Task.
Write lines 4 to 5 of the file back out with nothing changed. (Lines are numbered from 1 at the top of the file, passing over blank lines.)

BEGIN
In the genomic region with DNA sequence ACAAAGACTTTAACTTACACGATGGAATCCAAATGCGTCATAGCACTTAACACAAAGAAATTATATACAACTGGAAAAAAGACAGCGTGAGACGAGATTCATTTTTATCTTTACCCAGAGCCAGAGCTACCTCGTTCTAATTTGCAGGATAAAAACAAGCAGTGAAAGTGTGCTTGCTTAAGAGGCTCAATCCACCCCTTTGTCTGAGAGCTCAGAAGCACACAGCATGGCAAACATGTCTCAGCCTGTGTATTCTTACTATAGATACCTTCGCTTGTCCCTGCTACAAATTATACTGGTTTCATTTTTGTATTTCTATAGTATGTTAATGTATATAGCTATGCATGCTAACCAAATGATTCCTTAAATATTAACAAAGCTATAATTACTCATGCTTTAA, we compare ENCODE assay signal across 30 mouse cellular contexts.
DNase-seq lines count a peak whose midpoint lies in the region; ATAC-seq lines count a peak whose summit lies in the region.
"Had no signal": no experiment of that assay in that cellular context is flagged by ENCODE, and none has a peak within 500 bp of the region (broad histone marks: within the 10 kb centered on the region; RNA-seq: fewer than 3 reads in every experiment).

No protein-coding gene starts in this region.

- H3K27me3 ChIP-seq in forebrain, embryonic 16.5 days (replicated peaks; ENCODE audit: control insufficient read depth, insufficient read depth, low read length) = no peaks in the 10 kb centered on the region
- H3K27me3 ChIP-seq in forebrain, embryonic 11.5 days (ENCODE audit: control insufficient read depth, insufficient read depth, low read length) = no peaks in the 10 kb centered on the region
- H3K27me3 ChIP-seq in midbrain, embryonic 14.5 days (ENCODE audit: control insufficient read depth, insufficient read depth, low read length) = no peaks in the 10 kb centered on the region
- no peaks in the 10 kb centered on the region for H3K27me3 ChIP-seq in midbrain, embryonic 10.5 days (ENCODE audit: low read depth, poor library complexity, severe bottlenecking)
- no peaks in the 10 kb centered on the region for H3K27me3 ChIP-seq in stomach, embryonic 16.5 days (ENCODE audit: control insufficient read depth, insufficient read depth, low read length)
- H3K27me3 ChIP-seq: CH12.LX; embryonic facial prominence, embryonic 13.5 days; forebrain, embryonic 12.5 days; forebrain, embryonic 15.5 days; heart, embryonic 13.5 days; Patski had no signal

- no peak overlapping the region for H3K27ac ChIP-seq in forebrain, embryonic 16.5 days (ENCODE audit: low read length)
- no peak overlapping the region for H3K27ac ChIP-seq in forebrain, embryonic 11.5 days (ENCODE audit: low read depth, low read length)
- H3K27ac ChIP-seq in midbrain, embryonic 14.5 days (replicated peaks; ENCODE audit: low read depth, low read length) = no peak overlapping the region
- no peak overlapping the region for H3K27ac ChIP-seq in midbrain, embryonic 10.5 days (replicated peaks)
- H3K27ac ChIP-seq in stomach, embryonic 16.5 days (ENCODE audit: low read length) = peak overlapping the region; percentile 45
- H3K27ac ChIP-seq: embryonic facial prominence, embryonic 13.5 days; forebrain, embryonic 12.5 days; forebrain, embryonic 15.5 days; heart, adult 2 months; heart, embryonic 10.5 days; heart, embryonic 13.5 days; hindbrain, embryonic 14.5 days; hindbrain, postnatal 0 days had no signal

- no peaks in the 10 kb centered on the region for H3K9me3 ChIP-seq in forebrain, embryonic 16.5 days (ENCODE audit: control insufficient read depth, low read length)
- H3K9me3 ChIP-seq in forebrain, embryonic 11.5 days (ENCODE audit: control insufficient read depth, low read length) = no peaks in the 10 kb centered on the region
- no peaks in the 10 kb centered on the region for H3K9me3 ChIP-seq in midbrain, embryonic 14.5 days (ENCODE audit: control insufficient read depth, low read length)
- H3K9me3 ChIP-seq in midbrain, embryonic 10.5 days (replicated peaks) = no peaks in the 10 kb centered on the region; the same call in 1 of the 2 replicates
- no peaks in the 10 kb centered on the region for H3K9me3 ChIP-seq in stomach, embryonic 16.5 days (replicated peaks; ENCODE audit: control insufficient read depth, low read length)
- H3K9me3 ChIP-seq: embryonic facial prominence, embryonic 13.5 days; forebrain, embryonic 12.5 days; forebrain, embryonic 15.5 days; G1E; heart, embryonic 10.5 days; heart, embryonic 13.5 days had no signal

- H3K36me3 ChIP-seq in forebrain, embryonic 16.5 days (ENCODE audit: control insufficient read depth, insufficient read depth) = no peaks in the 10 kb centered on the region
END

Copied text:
No protein-coding gene starts in this region.

- H3K27me3 ChIP-seq in forebrain, embryonic 16.5 days (replicated peaks; ENCODE audit: control insufficient read depth, insufficient read depth, low read length) = no peaks in the 10 kb centered on the region